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Nanoco Group partners major R&D and blue-chip industrial organisations in the development of applications incorporating semiconductor nanoparticles, “quantum dots”.
Nanoco: selling tiny dots for big bucksNovember 02 2009, 8:51am
London’s Alternative Investment Market is littered with small cap technology firms that often have one or two neat ideas but have great difficulty in translating their innovations into solid revenue streams. The past few years have seen many tech firms – from fuel cell developers to thin-film solar businesses to software makers – come and go, usually achieving little for AIM investors during their time on the junior stock market.
But there are exceptions. Take Zytronic, for example. Shares in this firm, which , disappointed during its first three years on AIM – a period that proved a very tough time for technology shares in general. But since early 2003, Zytronic’s shares have increased more than five times.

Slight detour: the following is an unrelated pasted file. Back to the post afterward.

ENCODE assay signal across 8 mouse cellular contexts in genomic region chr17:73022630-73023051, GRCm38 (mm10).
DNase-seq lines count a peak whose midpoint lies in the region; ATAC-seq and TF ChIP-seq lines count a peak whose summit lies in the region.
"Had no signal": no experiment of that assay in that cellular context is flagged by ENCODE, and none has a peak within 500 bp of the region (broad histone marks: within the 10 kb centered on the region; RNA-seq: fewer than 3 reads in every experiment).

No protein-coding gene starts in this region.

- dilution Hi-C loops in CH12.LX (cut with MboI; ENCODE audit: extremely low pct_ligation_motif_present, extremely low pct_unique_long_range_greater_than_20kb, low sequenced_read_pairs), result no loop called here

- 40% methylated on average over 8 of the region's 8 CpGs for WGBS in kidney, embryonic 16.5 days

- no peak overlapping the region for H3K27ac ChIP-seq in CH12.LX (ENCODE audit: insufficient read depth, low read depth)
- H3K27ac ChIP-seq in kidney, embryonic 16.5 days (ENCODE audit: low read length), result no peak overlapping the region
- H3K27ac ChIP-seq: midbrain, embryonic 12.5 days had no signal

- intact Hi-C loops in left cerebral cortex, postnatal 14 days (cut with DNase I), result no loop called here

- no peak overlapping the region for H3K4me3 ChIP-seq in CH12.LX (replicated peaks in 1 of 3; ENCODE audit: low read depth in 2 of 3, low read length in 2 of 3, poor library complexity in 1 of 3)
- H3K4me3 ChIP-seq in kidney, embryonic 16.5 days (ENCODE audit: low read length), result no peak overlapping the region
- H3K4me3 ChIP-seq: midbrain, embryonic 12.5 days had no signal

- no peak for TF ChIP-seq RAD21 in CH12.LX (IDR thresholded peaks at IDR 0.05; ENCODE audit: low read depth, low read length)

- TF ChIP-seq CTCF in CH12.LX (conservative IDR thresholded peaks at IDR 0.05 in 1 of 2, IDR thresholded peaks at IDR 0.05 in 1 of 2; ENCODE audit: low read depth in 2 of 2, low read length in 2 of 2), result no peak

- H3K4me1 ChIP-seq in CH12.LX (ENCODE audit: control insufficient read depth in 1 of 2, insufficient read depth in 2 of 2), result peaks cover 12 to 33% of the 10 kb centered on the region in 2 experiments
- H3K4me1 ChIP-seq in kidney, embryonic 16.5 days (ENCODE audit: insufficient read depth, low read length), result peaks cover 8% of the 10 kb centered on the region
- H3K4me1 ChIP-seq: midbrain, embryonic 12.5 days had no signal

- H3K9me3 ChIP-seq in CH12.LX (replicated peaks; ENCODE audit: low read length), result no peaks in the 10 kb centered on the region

Or take StatPro Group, which Proactive Investors recently profiled and whose shares have almost quadrupled during its six-and-half-years on AIM as revenues from its asset management software have steadily grown.
A more recent addition to AIM is Nanoco Group, which came to the market by way of a reverse takeover in March this year. This looks like another technology company that has plenty of potential after taking blue sky research from the nanotechnology area and turning it into useful applications for the electronics industry.
Spun out of Manchester University in 2001, Nanoco is commercialising fluorescent nano-crystalline particles (quantum dots) of semiconductor materials that have unique chemical, electronic and optical properties thanks to their small size. The dots, which are so small that 80,000 of them can fit across the width of a single human hair, have applications in biological marking and flatscreen televisions. And they can also be used in cleantech applications like low-energy lighting and next-generation photovoltaic cells, as well as in security applications.